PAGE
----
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How the EU is leading the global transition to a safe, carbon-neutral world

Interview with EU climate expert Geneviève Pons on the link between European climate behavior leadership and Qatar

Q1. Madame Ponce – You are a prominent climate change expert. Tell us more about your experience and how you got into a good fight.

Thank you for today. I am happy to share my thoughts on the importance and urgency of tackling climate change.
I have a long career in the European Commission, working on a wide range of issues related to environmental protection and climate change, and participated in the historic Joint Energy and Environment Council on October 29, 1990. discount. After that, he joined the European Commission President Jacques Delors Cabinet as an environmental committee member. With this quality, I chaired a number of rigorous ministerial meetings that led to the adoption of the Commission’s CO2 tax proposal prior to the June 1992 Rio Summit.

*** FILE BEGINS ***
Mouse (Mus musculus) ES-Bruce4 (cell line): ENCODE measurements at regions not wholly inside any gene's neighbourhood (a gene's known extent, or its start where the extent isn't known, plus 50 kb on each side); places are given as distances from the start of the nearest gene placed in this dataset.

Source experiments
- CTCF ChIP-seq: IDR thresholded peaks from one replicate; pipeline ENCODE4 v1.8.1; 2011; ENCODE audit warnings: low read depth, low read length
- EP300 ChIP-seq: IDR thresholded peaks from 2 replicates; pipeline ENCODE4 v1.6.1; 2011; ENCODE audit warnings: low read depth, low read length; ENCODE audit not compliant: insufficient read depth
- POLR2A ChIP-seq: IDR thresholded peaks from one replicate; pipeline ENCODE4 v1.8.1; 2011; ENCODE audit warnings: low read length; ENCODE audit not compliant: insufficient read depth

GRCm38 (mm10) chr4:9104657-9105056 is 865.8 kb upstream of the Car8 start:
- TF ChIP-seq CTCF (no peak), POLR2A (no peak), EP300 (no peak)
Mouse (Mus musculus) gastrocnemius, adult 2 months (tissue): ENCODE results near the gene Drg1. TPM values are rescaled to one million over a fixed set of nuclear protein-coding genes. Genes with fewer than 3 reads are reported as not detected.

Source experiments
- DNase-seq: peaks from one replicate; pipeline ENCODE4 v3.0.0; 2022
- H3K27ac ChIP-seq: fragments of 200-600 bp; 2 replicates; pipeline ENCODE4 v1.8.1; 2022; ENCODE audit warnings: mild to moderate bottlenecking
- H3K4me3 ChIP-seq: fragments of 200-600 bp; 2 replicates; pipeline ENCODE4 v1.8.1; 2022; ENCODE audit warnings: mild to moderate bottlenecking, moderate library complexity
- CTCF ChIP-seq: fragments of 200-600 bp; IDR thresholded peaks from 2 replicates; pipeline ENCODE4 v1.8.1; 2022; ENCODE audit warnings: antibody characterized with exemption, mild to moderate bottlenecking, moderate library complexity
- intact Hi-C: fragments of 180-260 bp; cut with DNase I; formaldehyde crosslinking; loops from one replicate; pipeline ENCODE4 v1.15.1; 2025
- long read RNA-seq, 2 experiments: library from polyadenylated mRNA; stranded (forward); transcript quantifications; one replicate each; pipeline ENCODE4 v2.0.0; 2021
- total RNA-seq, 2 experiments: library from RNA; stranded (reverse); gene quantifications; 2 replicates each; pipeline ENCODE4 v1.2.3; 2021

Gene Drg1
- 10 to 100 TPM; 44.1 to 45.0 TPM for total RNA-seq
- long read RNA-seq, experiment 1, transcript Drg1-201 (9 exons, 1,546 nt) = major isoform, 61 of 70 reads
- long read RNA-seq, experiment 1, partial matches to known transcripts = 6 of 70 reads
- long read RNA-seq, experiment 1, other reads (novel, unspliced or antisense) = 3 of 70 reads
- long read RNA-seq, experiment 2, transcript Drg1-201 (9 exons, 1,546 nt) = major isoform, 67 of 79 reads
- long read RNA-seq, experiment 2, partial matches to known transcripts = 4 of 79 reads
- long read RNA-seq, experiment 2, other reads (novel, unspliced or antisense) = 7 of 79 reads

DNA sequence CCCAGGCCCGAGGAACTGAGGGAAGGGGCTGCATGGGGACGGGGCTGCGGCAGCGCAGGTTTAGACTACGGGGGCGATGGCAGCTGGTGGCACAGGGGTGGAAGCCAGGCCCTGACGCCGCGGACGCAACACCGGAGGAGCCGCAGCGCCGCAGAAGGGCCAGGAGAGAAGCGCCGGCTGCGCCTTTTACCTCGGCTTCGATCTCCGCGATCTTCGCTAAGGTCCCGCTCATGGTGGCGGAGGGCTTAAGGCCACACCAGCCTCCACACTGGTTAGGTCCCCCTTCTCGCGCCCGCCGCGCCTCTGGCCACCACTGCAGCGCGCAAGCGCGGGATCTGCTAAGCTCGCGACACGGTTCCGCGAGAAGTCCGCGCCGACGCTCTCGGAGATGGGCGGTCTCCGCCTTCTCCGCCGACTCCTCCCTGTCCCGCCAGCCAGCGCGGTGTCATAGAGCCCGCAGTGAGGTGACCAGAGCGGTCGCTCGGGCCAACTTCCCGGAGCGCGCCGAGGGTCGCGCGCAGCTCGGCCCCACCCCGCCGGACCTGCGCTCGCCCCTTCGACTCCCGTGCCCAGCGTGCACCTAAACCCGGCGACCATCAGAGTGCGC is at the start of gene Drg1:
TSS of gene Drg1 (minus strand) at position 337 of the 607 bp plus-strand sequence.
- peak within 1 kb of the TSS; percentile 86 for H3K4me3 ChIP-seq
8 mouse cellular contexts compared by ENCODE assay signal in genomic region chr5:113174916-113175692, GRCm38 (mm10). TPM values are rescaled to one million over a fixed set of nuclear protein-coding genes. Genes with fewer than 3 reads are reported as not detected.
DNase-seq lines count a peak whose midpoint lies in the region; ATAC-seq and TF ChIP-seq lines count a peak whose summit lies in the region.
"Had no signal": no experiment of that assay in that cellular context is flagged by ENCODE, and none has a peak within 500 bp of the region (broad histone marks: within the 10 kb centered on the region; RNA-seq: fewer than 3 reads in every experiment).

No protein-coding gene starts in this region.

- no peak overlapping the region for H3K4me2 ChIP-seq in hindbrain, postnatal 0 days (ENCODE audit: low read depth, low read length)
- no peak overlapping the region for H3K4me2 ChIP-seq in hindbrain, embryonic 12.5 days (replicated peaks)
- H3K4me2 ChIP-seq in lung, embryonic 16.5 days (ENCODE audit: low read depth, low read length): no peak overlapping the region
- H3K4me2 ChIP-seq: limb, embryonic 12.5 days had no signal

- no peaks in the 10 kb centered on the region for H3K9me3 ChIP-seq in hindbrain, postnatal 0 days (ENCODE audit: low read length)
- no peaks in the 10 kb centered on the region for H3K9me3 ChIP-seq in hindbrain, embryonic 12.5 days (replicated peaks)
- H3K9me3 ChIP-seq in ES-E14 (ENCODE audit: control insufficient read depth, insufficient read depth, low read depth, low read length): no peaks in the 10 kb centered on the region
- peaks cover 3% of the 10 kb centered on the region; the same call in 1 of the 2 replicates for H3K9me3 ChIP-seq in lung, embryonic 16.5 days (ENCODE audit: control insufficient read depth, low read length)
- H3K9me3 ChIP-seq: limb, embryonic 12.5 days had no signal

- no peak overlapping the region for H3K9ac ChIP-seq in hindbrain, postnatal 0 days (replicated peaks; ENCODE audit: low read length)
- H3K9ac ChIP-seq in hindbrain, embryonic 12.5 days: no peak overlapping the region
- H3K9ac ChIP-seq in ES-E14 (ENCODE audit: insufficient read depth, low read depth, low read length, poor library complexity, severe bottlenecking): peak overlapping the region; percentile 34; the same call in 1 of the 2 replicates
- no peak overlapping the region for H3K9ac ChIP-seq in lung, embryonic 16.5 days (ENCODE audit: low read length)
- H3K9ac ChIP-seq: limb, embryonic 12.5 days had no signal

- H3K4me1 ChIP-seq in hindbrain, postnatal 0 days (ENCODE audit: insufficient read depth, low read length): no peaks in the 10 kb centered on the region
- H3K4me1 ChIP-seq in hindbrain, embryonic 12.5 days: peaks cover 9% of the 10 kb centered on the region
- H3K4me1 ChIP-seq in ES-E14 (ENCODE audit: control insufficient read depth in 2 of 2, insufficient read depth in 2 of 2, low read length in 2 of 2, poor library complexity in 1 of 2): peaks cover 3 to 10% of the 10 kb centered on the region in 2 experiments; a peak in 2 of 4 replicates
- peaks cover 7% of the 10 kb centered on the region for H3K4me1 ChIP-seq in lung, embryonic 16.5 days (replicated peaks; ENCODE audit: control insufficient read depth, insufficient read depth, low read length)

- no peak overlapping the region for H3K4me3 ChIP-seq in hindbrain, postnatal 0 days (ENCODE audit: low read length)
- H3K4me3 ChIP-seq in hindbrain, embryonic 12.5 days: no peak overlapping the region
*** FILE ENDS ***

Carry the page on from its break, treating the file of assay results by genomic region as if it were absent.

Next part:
After leaving the European Commission, I headed the European office of the World Wildlife Fund (WWF) and now heads Europe Jacques Delors, a think tank dedicated to sustainable development. I am the co-head of Antarctica 2020 and a member of Ocean Unite, a coalition of NGOs engaged in marine conservation.

Q2. Tell us more about the EU Green Deal.


The European Green Deal has been around for a long time. When Jacques Delors left the European Commission in 1995, he left a white book on his vision of the 21st century and a chapter on the new development models I contributed to. This new development model is now evolving to the EU Green Deal.